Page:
Brotherhood Wide Door Knocking – October 5

Does the title peak your curiosity?

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A good question to think about

In connection to the interaction recorded in John 4:46-54, Allen Webster makes the following observation and follows it up by asking a good question to think about:

Jesus said to him, “Except ye see signs and wonders, ye will not believe” (John 4:48). He reproves him without so much a pleasant greeting or a kind word. He did not say, “Well, I’m sorry about your son” or, “Thanks for coming,” or anything courteous. He surprises the man by seemingly chastening him.

We expect Jesus to use this strong manner to an insincere, hardhearted Pharisee who was trying to catch Him saying something he could use to accuse Him (Matthew 22:15), but not to a hurting father with a son about to die. We would expect Jesus to say what He said to the Centurion, “I will come and heal him” (Matthew 8:7). We are sure that if there ever was a sincere-from-a-tender-heart prayer, it was this man’s humble request. Why, then, did Jesus say this? Was He really trying to push him away?

(When Jesus Healed a Boy He Never Saw, Glad Tidings Publishing, House to House/Heart to Heart Bible Tracts, p. 4-5)

What do you think? What was going on when the King of kings responded this way to a father and royal official with a sick child?

Why praying in the name of Jesus is so important

There’s a reason why praying in the name of Jesus is so important – more than one actually.

In John 14:13-14, Jesus told the apostles:

“And whatever you ask in my name, that I will do, that the father may be glorified in the son. If you ask anything in my name, I will do it.”

Don’t hear the reasons?

  1. It rests upon the accomplishments of Jesus by asking something of the father based upon the ability of Jesus to fulfill the request (2 Corinthians 5:21).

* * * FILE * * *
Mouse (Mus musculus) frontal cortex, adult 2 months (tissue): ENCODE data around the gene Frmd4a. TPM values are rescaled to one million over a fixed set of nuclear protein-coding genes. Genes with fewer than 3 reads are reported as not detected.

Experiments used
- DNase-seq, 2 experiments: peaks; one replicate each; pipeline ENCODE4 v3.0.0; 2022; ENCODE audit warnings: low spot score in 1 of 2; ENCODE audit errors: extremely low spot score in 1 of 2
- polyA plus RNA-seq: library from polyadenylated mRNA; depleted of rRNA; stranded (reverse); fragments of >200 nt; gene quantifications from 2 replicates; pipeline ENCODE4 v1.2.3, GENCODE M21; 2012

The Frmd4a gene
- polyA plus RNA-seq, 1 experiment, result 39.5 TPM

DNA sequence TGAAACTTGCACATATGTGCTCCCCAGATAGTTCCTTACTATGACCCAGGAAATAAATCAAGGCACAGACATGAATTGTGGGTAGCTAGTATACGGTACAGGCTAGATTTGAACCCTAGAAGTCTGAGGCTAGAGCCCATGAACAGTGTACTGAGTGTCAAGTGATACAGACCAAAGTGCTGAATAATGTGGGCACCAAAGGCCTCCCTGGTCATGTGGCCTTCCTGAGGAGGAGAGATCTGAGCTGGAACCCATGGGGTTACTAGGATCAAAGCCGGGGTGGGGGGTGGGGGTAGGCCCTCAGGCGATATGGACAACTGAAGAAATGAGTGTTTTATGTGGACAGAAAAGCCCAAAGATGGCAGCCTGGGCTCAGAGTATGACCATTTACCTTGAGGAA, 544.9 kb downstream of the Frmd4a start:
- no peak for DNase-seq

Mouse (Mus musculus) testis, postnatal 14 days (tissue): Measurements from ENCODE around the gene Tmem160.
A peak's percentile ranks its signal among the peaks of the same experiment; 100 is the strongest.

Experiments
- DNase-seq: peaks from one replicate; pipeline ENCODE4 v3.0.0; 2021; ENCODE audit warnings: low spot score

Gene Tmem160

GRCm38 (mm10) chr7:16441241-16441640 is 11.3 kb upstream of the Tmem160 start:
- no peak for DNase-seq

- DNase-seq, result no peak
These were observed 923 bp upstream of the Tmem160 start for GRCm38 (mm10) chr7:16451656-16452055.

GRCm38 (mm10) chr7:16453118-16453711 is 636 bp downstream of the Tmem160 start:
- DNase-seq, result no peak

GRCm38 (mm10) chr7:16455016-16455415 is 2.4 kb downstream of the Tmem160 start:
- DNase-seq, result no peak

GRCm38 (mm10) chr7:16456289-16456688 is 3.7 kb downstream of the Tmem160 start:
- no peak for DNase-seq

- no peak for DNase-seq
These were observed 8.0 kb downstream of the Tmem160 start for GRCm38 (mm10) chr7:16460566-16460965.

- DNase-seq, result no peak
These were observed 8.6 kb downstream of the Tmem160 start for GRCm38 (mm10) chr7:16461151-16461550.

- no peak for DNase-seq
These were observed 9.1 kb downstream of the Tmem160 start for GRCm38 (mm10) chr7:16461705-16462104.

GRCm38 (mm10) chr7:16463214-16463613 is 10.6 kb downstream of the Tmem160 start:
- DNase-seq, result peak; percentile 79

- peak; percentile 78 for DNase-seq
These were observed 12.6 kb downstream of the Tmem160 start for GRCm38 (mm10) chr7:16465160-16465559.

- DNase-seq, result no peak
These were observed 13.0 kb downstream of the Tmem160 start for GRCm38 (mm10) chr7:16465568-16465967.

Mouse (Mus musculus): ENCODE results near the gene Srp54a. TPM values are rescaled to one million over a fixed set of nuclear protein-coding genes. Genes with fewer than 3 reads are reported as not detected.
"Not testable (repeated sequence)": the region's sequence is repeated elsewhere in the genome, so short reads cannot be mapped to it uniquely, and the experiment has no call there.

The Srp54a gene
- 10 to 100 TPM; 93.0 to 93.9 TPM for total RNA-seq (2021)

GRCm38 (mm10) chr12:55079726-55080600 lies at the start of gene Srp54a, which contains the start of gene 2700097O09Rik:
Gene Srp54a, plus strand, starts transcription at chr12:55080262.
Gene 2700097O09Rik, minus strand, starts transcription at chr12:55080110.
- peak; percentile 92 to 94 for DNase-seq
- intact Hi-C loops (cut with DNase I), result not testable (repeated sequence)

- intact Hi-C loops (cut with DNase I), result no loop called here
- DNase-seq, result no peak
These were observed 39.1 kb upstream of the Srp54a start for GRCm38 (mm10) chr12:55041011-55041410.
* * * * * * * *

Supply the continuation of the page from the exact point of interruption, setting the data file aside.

2. It rests upon the accessibility of Jesus who is always residing in the presence of the father (Hebrews 7:25).
  3. It rests upon the authority of Jesus because of the rights bestowed upon him from the father (Matthew 28:18).

Some people may believe any avenue of prayer toward God is acceptable … but only one avenue assures us of our prayers making it directly into the throne room of Heaven.

God does not need our prayers to be God

God does not need our prayers to be who he is in his relationship with humanity. As a matter of fact, humanity’s silence can actually be a sign that affirms his omnipotence:

“But the LORD is in His holy temple. Let all the earth keep silence before Him.” (Habakkuk 2:20 NKJV)

You see, it is not God who receives strength to exist from hearing our prayers; to the contrary, it is us who receives strength to exist from God hearing us and answering.

For this reason I bow my knees to the Father of our Lord Jesus Christ, from whom the whole family in heaven and earth is named, that He would grant you, according to the riches of His glory, to be strengthened with might through His Spirit in the inner man,  that Christ may dwell in your hearts through faith; that you, being rooted and grounded in love, may be able to comprehend with all the saints what is the width and length and depth and height—to know the love of Christ which passes knowledge; that you may be filled with all the fullness of God.” (Ephesians 3:14-19)

Bible class questions for Deuteronomy 22

Some of these questions are meant to have answers straight from the text while other questions are meant to encourage discussion of the text.


  1. What “greater commandment” do you believe encompasses the directive of Deuteronomy 22:1-4?
  2. Outside of the encompassing “greater commandment”, can you think of another New Testament scripture/principle that teaches what Moses was saying? (Deuteronomy 22:1-4)
  3. Does the principle of Deuteronomy 22:5 mean a man shouldn’t wear a kilt or that a woman shouldn’t wear pants today?
  4. What does the fact that “building codes” existed in Israel say about Moses’ law in general? (Deuteronomy 22:8)
  5. According to Deuteronomy 22:17-19, were there any consequences for falsely accusing a woman of unfaithfulness?
  6. According to Deuteronomy 22:21, which two people bore the responsibility of infidelity/unholiness before marriage?
  7. What was the consequence of rape in the land of Israel? (Deuteronomy 22:25)

Continue reading

Nehemiah’s last request

Nehemiah’s last request was an OMG moment, but not like the frivolous, contemptuous and hollow way people use it today.

His last request reveals his first desire – the result of seeking first the kingdom of God and his righteousness, and a yearning to receive the grace of its king. Such is the reason why his request should be ours (Matthew 6:33).

“… Remember me, O my God, for good!” (Nehemiah 13:31 – NKJV)

We could be remembered by God for a lot of things, to put it lightly. What, though, wouldn’t be so light would be the negative things our Creator could so easily bring to mind. Thank God for his listening ear and intentional “memory loss” through the blood of Christ (Jeremiah 31:33-34; Hebrews 10:11-12, 16-17).